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Proposed Rule

Medicare Program; Modifications to Managed Care Rules

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Information about this document as published in the Federal Register.

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AGENCY:

Centers for Medicare & Medicaid Services (CMS), HHS.

ACTION:

Proposed rule.

SUMMARY:

This proposed rule would implement certain provisions of the Social Security Act (the Act) relating to the Medicare+Choice (M+C) program that were enacted in the Medicare, Medicaid, and SCHIP Benefits Improvement and Protection Act of 2000 (BIPA).

It also proposes other changes to the M+C regulations based on program experience and feedback from M+C organizations.

DATES:

We will consider comments if we receive them at the appropriate address, as provided below, no later than 5 p.m. on December 24, 2002.

ADDRESSES:

In commenting, please refer to file code CMS-4041-P. Because of staff and resource limitations, we cannot accept comments by facsimile (FAX) transmission. Mail written comments (one original and three copies) to the following address ONLY: Centers for Medicare & Medicaid Services, Department of Health and Human Services, Attention: CMS-4041-P, P.O. Box 8013, Baltimore, MD 21244-8013.

Please allow sufficient time for mailed comments to be timely received in the event of delivery delays.

If you prefer, you may deliver (by hand or courier) your written comments (one original and three copies) to one of the following addresses: Hubert H. Humphrey Building, 200 Independence Avenue, SW., Room 445-G, Washington, DC 20201 or Centers for Medicare & Medicaid Services, Room C5-14-03, 7500 Security Boulevard, Baltimore, MD 21244-1850.

(Because access to the interior of the Hubert H. Humphrey Building is not readily available to persons without Federal Government identification, commenters are encouraged to leave their comments in the CMS drop slots located in the main lobby of the building. A stamp-in clock is available for persons wishing to retain proof of filing by stamping and retaining an extra copy of the comments being filed.)

Comments mailed to the addresses indicated as appropriate for hand or courier delivery may be delayed and could be considered late.

For information on viewing public comments, see the beginning of the SUPPLEMENTARY INFORMATION section.

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FOR FURTHER INFORMATION CONTACT:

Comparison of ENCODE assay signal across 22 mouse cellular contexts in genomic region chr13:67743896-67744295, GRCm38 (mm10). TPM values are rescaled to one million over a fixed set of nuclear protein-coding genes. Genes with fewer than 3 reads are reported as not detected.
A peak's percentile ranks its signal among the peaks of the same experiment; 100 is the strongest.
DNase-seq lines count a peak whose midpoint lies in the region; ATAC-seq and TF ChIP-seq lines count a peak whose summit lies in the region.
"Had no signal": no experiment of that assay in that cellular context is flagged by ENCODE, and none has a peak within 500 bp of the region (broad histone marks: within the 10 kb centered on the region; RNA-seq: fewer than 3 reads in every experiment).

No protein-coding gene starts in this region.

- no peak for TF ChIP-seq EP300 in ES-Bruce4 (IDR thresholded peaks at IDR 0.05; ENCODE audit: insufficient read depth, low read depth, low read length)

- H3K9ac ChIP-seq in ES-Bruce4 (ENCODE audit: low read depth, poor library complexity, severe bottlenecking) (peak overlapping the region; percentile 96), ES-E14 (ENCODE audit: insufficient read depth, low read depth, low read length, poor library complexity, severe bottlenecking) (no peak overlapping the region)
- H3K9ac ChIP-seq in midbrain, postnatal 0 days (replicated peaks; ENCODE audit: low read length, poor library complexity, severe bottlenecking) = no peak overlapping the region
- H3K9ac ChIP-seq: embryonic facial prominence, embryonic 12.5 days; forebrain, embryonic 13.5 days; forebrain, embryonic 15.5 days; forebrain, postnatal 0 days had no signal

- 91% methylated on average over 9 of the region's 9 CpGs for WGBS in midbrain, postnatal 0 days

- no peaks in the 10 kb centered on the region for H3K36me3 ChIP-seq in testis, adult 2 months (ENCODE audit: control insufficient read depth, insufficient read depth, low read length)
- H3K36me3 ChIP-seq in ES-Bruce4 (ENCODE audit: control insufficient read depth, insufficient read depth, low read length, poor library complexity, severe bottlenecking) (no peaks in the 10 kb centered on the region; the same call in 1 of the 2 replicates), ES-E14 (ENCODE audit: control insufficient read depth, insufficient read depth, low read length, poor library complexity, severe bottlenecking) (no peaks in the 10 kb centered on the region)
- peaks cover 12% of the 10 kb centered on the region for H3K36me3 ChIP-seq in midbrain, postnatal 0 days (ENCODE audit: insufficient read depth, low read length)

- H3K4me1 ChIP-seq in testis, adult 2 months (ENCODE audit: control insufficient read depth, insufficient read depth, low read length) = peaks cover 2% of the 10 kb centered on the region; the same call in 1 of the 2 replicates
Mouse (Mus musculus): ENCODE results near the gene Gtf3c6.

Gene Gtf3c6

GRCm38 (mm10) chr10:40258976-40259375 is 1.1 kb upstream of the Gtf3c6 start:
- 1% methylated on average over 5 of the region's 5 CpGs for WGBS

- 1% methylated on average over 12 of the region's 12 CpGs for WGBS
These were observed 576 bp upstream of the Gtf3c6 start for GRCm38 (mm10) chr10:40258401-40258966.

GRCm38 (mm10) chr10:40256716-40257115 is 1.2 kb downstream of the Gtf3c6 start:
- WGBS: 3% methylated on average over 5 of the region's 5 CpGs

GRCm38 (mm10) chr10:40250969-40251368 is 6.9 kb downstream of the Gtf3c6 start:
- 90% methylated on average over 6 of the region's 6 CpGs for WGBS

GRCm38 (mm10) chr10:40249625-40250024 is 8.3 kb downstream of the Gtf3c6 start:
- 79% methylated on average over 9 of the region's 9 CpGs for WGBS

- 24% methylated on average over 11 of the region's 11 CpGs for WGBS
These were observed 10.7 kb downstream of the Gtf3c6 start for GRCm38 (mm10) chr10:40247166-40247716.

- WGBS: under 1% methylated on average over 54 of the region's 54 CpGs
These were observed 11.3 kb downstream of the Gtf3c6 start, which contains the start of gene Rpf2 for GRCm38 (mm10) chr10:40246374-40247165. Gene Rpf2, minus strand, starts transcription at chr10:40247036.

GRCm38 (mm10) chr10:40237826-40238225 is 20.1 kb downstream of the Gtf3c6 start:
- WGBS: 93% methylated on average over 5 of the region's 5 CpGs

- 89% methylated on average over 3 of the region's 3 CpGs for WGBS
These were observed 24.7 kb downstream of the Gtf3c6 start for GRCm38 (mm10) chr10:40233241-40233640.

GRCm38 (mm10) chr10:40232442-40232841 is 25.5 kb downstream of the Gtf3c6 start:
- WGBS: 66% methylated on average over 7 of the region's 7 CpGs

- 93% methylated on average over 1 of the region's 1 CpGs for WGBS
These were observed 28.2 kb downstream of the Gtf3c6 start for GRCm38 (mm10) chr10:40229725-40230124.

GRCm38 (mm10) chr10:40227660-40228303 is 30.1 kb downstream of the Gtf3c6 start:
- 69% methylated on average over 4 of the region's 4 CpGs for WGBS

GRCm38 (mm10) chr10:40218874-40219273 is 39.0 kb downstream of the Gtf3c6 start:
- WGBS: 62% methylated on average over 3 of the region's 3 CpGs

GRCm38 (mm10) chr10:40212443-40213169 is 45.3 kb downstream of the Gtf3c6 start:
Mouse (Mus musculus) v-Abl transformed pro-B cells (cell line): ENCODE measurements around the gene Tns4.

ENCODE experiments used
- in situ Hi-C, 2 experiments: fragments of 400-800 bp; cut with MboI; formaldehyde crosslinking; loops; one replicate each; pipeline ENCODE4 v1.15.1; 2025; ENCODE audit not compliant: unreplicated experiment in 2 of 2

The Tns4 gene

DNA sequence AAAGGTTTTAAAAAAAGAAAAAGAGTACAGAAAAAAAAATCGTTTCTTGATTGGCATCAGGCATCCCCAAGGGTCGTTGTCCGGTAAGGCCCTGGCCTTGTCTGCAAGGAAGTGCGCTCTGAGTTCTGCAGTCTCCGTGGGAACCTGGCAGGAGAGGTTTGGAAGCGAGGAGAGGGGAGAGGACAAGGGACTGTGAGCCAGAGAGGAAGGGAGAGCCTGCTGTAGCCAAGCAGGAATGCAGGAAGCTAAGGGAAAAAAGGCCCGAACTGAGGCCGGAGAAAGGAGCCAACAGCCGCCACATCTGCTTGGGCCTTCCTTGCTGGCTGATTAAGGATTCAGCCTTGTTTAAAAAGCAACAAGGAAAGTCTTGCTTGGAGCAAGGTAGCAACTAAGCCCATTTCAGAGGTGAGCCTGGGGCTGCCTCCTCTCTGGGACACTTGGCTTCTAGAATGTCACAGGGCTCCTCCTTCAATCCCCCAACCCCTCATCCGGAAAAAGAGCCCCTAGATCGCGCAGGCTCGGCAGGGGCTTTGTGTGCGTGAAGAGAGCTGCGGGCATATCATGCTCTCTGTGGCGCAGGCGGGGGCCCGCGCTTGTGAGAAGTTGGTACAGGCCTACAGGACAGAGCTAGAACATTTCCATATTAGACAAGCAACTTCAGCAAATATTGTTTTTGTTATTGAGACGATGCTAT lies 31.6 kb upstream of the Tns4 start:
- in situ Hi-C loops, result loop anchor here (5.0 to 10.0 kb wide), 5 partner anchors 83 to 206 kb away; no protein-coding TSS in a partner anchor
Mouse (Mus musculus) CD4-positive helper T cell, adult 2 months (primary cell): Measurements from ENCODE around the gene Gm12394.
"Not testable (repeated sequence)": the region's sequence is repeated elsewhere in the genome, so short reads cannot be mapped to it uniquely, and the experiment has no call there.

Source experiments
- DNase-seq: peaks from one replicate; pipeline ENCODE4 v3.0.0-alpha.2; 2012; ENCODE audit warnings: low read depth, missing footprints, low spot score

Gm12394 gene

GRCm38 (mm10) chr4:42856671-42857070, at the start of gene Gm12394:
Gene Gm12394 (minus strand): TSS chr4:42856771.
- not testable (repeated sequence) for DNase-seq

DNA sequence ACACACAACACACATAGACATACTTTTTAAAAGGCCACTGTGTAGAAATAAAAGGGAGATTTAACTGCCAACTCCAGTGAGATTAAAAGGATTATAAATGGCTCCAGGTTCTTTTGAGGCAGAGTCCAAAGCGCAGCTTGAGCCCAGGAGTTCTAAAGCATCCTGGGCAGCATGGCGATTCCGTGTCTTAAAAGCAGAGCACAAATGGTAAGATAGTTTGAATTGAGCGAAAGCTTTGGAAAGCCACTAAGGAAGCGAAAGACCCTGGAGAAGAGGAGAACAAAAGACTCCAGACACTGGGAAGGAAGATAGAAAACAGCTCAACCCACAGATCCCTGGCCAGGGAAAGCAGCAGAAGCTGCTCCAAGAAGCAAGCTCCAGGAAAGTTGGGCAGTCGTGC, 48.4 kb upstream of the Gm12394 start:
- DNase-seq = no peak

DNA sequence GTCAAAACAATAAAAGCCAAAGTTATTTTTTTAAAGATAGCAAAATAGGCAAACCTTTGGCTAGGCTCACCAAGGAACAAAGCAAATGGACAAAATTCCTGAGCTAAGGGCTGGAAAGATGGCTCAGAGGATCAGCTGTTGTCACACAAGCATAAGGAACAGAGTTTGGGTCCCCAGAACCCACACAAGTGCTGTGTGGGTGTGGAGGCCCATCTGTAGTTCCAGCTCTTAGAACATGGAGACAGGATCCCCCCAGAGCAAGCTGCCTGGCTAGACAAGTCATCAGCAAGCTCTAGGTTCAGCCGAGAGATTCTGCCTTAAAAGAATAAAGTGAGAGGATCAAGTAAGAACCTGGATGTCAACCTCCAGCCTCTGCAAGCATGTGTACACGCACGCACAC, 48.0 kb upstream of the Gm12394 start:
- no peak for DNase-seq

Tom Hutchinson, (410) 786-8953.

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SUPPLEMENTARY INFORMATION:

Inspection of Public Comments: Comments received timely will be available for public inspection as they are received, generally beginning approximately 3 weeks after publication of a document, at the headquarters of the Centers for Medicare & Medicaid Services, 7500 Security Boulevard, Baltimore, Maryland 21244, Monday through Friday of each week from 8:30 a.m. to 4 p.m. To schedule an appointment to view public comments, phone (410) 786-7197.

I. Background

A. Balanced Budget Act of 1997

Section 4001 of the Balanced Budget Act of 1997 (BBA) (Pub. L. 105-33), added sections 1851 through 1859 to the Social Security Act (the Act) establishing a new Part C of the Medicare program, known as the Medicare+Choice (M+C) program. Under section 1851(a)(1) of the Act, every individual entitled to Medicare Part A and enrolled under Part B, except for individuals with end-stage renal disease, could elect to receive benefits either through the Medicare fee-for-service program or an M+C plan, if one was offered where he or she lived.

The primary goal of the M+C program was to provide Medicare beneficiaries with a wider range of health plan choices through which to obtain their Medicare benefits. The BBA authorized a variety of private health plan options for beneficiaries, including both the traditional managed care plans (such as those offered by health maintenance organizations (HMOs)) that had been offered under section 1876 of the Act, and new options that were not previously authorized. Three types of M+C plans were authorized under the new Part C, as follows:

  • M+C coordinated care plans, including HMO plans (with or without point-of-service options), provider-sponsored organization (PSO) plans, and preferred provider organization (PPO) plans.
  • M+C medical savings account (MSA) plans (combinations of a high-deductible M+C health insurance plan and a contribution to an M+C MSA).
  • M+C private fee-for-service plans.

B. Medicare, Medicaid, and SCHIP Balanced Budget Refinement Act of 1999

The Medicare, Medicaid, and SCHIP Balanced Budget Refinement Act of 1999 (BBRA) (Pub. L. 106-113) amended the M+C provisions of the Act. Many of these amendments were reflected in a final rule with comment period published in the Federal Register on June 29, 2000 (65 FR 40170). We received five comments in response to that final rule, which will be addressed in the final rule responding to comments concerning this proposed rule.

Certain amendments to the new Part C made by the BBRA are relevant to the Medicare, Medicaid, and SCHIP Benefits Improvement and Protection Act of 2000 (BIPA), since the BIPA made changes to the BBRA amendments. For example, section 502 of the BBRA amended section 1851(f)(2) of the Act by providing that if an election or change in election to an M+C plan was made after the 10th day of a calendar month, the election would be effective the first day of the second calendar month following the date the election or change in election was made, not the first calendar month, as had been the case under the original M+C statute. As discussed in a final rule published on March 22, 2002 (67 FR 13278), the BIPA reversed this amendment and restored the original effective date.